In light of the June 12 decision of the Ninth Circuit vacating the injunction as to §2(a), the executive review directed by that subsection may proceed promptly, if it is not already underway. EO–2 instructs the Secretary of Homeland Security to complete this review within 20 days, after which time foreign governments will be given 50 days further to bring their practices into line with the Secretary’s directives. §§2(a)–(b), (d). Given the Government’s representations in this litigation concerning the resources required to complete the 20-day review, we fully expect that the relief we grant today will permit the Executive to conclude its internal work and provide adequate notice to foreign governments within the 90-day life of §2(c).

A few questions for now:

1. When does Section 2(c) currently expire? The Court refers to "the 90-day life of §2(c)," without explicitly spelling out when that is. The Presidential memorandum, mentioned above, says that "the effective date of each enjoined provision" is "the date and time at which the referenced injunctions are lifted or stayed with respect to that provision." But what if the injunction is stayed in part, as happened today? Does that trigger the effective date? Or does it trigger it only "in part," so that each provision of the ban will now have two effective dates, one for the plaintiffs and other beneficiaries of the injunction and the other for the rest of the world?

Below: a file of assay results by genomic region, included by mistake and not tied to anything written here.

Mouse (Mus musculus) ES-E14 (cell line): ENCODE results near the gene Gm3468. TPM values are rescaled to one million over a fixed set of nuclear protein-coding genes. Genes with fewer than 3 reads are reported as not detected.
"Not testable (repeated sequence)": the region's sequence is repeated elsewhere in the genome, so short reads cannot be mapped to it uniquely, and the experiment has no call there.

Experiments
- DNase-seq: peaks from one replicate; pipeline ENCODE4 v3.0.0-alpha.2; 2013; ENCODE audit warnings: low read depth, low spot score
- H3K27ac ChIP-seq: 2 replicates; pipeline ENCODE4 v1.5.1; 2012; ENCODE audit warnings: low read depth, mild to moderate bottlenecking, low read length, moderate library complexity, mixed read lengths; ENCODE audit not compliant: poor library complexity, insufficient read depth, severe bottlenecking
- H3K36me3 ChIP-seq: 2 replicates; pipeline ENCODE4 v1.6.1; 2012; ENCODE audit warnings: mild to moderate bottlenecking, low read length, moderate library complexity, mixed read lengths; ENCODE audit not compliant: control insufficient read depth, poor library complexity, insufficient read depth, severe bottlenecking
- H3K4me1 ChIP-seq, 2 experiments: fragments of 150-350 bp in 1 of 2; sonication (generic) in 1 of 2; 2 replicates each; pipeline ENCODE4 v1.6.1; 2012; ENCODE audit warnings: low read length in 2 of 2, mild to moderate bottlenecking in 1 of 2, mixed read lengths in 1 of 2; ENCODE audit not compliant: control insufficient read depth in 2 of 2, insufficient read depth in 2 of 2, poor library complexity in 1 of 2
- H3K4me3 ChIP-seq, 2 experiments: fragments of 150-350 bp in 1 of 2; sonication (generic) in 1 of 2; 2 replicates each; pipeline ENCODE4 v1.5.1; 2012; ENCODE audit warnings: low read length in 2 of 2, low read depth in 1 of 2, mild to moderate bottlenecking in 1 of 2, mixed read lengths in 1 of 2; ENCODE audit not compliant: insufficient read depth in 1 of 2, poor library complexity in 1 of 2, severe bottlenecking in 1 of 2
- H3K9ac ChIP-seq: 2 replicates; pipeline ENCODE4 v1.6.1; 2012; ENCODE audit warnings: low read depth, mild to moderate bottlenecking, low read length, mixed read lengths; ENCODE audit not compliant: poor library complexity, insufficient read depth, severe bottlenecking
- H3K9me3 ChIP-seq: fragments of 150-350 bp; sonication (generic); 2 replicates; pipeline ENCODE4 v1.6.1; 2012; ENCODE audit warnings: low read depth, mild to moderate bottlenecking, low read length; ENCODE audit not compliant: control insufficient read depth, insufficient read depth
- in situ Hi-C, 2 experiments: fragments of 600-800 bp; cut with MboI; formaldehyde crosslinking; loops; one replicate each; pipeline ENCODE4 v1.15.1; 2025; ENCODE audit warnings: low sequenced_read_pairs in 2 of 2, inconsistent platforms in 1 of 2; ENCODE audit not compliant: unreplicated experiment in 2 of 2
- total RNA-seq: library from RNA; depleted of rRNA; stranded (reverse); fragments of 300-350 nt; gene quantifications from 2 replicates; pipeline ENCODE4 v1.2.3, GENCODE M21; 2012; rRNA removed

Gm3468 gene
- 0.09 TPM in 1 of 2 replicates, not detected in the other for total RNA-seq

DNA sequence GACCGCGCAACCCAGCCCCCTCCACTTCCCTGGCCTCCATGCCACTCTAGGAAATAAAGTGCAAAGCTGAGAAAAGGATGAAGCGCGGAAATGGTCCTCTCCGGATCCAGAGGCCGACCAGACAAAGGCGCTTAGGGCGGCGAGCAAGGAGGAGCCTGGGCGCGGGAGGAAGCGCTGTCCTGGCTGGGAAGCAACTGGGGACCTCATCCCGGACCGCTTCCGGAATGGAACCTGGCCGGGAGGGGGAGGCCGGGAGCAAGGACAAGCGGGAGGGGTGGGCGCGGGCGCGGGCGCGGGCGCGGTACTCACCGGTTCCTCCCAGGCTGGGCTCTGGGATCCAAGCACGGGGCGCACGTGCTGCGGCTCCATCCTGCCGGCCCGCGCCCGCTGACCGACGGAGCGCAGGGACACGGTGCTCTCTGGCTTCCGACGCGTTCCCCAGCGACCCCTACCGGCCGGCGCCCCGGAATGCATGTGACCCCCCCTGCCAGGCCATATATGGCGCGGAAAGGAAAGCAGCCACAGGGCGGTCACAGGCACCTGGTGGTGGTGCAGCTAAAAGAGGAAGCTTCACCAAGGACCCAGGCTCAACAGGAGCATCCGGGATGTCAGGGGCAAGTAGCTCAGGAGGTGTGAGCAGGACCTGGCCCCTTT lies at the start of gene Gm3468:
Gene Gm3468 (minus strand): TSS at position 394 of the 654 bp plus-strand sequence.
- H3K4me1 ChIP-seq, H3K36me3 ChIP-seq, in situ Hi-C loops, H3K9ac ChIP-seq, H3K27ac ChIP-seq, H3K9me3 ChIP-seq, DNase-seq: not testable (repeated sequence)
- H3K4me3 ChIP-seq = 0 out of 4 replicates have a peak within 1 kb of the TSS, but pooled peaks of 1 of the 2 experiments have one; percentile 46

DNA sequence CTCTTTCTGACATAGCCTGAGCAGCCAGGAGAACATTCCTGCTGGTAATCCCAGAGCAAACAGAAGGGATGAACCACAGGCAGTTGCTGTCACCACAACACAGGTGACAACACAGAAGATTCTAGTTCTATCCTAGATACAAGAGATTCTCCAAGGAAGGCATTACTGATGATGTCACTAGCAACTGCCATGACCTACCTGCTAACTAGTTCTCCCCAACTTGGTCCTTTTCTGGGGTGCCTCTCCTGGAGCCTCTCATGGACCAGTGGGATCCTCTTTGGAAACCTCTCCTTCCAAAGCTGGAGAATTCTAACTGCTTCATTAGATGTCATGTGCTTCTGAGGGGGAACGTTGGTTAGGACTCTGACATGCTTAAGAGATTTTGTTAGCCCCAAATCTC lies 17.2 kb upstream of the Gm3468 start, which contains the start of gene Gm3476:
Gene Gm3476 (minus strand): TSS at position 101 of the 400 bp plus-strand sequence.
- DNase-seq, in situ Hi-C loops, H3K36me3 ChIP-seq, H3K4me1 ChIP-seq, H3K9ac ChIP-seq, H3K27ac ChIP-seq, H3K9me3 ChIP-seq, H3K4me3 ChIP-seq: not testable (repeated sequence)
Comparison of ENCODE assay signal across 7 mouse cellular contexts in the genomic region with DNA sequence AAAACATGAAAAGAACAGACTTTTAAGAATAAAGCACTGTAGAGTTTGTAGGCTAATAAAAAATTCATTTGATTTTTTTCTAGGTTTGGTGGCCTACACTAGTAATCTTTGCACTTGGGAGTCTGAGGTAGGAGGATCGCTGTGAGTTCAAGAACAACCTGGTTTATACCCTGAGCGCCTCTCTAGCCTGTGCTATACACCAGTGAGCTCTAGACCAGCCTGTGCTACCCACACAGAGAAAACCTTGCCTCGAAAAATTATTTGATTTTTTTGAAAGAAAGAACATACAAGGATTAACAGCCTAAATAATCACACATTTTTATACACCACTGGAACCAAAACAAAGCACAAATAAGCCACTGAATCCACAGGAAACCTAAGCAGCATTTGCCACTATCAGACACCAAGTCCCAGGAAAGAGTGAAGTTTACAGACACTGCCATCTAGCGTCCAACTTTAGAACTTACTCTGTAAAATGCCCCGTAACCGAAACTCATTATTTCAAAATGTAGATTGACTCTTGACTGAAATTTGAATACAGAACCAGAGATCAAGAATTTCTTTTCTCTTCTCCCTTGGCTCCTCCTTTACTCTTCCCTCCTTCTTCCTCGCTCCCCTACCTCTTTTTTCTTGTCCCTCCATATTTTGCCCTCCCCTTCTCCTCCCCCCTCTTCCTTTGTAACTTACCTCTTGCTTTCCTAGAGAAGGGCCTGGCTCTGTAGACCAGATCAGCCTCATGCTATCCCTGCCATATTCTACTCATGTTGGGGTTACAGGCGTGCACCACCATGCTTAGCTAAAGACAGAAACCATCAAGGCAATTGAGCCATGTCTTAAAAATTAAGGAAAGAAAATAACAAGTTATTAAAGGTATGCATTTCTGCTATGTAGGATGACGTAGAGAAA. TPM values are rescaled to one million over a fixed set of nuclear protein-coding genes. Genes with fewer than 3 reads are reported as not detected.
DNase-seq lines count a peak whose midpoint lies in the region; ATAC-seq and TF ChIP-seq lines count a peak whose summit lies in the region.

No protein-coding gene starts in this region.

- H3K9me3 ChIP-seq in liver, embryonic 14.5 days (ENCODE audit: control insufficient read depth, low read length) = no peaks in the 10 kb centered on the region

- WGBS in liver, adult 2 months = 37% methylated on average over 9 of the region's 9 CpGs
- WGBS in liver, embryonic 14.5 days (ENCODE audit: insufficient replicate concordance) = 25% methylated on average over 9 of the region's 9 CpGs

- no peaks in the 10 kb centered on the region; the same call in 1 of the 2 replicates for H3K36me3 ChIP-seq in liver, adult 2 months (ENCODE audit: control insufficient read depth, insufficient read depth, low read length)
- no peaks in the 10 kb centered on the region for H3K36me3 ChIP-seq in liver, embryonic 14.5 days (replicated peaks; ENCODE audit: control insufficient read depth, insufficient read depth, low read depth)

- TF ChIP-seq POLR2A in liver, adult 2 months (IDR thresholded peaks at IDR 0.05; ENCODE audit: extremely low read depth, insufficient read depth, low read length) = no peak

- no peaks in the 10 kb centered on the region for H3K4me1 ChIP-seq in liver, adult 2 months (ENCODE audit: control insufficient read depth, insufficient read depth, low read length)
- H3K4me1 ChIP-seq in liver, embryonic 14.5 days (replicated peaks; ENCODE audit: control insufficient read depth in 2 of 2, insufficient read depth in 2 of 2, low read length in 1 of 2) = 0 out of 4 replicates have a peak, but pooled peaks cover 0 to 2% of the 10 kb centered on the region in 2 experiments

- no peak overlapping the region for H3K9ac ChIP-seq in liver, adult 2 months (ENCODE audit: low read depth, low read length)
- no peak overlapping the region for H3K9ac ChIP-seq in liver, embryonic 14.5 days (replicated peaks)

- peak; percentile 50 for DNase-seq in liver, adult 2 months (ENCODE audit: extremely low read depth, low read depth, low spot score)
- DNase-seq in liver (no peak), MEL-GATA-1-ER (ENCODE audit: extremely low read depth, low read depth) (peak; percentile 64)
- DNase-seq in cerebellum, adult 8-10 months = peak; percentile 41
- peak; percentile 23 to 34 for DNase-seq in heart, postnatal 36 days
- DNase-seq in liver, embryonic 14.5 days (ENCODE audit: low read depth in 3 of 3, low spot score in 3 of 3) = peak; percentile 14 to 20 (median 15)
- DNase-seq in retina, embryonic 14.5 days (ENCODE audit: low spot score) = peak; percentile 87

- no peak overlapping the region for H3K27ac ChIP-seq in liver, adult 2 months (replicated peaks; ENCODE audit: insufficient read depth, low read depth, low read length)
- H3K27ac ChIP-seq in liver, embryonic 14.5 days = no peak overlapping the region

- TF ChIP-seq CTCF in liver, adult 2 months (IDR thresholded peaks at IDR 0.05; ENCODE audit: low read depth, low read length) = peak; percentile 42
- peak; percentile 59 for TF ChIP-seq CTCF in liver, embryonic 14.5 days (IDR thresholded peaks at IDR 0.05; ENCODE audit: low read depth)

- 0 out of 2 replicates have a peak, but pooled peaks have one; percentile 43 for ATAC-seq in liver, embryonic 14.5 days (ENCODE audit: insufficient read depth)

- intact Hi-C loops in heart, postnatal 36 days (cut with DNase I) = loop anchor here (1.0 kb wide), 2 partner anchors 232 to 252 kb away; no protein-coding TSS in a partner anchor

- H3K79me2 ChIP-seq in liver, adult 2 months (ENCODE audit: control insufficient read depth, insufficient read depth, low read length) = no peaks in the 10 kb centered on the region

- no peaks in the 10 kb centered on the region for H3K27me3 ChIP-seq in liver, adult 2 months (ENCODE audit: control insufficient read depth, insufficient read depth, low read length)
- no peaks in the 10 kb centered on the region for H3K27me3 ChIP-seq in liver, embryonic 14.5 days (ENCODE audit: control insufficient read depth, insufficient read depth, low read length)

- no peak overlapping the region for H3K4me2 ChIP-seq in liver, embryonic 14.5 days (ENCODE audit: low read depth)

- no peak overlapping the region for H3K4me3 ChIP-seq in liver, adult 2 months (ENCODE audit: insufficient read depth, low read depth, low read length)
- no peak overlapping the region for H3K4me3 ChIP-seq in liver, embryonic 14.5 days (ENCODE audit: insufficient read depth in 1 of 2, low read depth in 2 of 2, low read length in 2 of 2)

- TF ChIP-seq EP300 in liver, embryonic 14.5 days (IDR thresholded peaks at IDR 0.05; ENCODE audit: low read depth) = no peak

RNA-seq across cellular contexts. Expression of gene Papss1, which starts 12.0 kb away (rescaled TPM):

2. Even if Section 2(c) doesn't technically expire, what happens to it once review is complete? I think Marty is right that the travel ban will be much harder to justify at that point. Will the government realize this, and stop enforcing the ban? And if not, isn't the government giving the Court the worst possible vehicle for its claims?

3. Why didn't the Court say more about the endgame it seems to have deliberately set up? It does rather seem as if the effect of today's ruling is to schedule the case for an argument date that it will never reach, and to order the parties to brief a mootness question that will itself be moot, while ignoring the mootness question that will be more relevant in October. So if the Court means "that earlier talk of briefing schedules and additional questions was just for show," this is a funny way to say it.

4. What is the President's next move?